April 12, 2021
5 Creative Placemaking Principles Every Land Planner Must Follow
Standing out from your competition requires creativity, but good creativity is the result of deliberate design planning and hard work, not unscripted inspiration. Creating standard, repeatable processes that help your land planning team in their placemaking tasks is the best way to create repeatable success.
After all, a planned community revolves just as much around the shared public spaces as it does the homes in the development. When Ann Markusen and Anne Gadwa wrote Creative Placemaking, they emphasized the importance of creative placemaking as a process that:
"...Animates public and private spaces, rejuvenates structures and streetscapes, local business viability and public safety, and brings diverse people together to celebrate, inspire, and be inspired."
Neglecting this process in your development planning can leave your community lacking these key elements. But building it into your plans from the very beginning will make your community strong and desirable. As you develop your recipe for success, maintain a focus on these creative placemaking principles that can make your planned community stand out from the crowd while still achieving the metrics and return on investment it needs.
1. Places vs. Spaces
An article by The Cultural Courier defines a space by its physical attributes, such as its location, size, composition, and basic function. It then can become a place if it has a meaningful function that community members feel a connection to. While you're planning the layout of your community, it's important to designate as many "places" as possible so there are more features your target market can connect to. Also, as you're organizing your marketing strategies, you can use place-specific descriptions and attributes rather than space-specific ones to better engage with your market.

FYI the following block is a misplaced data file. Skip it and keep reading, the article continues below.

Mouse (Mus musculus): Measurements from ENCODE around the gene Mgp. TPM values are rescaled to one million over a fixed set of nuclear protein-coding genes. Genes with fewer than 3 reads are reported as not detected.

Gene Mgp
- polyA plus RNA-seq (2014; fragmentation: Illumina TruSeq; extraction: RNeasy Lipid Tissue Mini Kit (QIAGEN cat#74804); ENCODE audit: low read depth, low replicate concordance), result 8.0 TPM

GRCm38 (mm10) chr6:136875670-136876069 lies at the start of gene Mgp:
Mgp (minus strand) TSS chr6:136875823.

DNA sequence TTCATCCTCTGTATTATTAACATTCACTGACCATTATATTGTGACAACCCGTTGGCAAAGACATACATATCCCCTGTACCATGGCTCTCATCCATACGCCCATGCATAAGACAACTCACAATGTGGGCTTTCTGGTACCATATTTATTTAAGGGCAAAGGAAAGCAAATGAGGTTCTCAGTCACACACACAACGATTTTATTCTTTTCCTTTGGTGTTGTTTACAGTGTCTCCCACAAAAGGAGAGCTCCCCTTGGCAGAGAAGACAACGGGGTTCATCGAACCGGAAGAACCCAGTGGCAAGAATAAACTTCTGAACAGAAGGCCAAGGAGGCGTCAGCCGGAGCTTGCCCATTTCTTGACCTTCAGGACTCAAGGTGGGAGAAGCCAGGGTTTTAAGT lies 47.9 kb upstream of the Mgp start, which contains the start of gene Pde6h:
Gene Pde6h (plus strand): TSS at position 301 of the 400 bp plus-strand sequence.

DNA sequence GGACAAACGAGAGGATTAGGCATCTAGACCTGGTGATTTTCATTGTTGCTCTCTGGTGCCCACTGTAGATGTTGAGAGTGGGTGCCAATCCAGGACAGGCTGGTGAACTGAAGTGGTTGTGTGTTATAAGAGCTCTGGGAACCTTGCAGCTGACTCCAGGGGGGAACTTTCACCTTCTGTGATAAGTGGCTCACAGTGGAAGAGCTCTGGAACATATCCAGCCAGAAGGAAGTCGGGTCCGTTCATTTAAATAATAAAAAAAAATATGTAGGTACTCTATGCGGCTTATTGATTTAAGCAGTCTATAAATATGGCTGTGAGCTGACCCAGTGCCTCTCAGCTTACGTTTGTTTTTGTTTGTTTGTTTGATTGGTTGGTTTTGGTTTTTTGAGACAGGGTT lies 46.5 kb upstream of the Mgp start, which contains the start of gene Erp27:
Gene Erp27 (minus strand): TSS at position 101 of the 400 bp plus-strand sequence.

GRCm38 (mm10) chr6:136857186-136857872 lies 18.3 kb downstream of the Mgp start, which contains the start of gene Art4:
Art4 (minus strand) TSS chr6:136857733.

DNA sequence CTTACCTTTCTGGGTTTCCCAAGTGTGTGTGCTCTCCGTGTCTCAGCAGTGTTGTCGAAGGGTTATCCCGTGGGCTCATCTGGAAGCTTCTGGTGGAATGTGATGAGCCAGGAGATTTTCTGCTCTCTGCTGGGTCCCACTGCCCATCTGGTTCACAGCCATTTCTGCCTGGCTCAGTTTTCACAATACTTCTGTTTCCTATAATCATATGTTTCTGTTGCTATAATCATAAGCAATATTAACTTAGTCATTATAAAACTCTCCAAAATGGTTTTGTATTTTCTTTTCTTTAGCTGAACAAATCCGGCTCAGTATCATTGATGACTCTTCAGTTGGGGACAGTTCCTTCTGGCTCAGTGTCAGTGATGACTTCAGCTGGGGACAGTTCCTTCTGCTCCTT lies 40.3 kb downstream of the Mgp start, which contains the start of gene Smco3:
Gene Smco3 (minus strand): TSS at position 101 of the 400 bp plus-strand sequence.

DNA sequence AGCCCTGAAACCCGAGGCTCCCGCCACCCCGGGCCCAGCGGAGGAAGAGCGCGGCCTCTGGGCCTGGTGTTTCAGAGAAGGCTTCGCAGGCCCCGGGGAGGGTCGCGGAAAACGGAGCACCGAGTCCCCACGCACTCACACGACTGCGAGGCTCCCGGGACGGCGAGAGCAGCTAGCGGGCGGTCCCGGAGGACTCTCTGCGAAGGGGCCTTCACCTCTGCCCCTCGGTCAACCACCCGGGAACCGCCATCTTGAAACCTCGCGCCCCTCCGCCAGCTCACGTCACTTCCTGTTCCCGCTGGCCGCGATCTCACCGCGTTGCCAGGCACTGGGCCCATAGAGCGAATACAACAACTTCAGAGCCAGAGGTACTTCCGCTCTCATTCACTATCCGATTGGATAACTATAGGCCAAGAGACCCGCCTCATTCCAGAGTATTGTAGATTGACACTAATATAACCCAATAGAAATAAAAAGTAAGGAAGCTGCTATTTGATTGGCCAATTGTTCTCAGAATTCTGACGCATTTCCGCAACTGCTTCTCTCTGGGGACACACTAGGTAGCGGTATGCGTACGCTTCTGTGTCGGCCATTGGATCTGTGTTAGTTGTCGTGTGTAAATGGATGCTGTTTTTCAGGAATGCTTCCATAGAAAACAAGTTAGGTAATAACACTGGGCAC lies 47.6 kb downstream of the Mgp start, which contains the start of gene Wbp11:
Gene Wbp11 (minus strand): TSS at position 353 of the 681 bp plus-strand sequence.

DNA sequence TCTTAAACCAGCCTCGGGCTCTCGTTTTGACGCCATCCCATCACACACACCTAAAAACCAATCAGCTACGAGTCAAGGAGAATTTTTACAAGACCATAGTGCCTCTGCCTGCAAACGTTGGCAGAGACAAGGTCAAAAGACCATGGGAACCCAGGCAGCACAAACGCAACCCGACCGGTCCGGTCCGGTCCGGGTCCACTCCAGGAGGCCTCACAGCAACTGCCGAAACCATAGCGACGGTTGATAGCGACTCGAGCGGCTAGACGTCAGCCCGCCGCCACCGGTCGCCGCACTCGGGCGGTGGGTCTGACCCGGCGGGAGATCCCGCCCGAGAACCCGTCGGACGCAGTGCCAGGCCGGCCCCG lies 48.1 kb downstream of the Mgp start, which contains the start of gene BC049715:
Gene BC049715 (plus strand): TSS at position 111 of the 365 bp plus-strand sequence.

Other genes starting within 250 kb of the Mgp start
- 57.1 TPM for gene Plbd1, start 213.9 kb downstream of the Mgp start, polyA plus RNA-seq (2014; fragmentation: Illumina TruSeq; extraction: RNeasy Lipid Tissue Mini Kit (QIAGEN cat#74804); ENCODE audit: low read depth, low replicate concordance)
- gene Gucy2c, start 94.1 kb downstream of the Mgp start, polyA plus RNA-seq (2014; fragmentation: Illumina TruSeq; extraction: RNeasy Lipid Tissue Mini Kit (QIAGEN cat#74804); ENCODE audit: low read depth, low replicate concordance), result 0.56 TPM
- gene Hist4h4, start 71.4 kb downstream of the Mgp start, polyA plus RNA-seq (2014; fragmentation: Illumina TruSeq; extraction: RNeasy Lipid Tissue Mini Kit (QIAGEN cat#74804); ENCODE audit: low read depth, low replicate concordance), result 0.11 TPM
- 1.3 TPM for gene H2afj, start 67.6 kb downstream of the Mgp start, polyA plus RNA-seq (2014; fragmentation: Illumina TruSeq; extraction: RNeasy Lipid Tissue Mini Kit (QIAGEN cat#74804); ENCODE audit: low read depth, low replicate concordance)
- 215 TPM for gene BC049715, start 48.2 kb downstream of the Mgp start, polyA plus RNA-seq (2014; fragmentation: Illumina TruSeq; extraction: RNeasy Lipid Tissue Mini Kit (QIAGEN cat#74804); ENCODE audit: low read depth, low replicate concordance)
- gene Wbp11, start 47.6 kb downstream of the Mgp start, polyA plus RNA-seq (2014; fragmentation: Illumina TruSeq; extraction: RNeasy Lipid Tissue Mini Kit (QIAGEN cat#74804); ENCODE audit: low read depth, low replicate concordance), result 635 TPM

Make the distinction between spaces and places clear in your creative placemaking, especially for shared public spaces that can be improved by intentional design that features arts and culture. Buildings and public areas can either be places or spaces. Also, every planned community has in-between spaces that fall outside of distinctly residential, commercial, and municipal categories. These spaces, rather than simply becoming medians or empty grassy areas, can become community resources such as small playgrounds, walking paths, areas for community members to gather, and more.
2. Placemaking vs. Designing
It's also important to consider the differences between designing places and intentional placemaking. While you and your team are designing places, you may decide on specifics such as the layout, the materials, the size and capacity, and other physical features of the space that make it optimally functional.
But a placemaking process focuses on how the place will fit into day-to-day community living and how the space represents the community. For example, rather than just choosing materials or certain architectural styles, a placemaking-based design might include regionally unique and local materials, culturally unique styles, and an emphasis on local arts and culture. Similarly, the layout would go beyond safety and accessibility laws to create a space that met the accessibility needs of the community.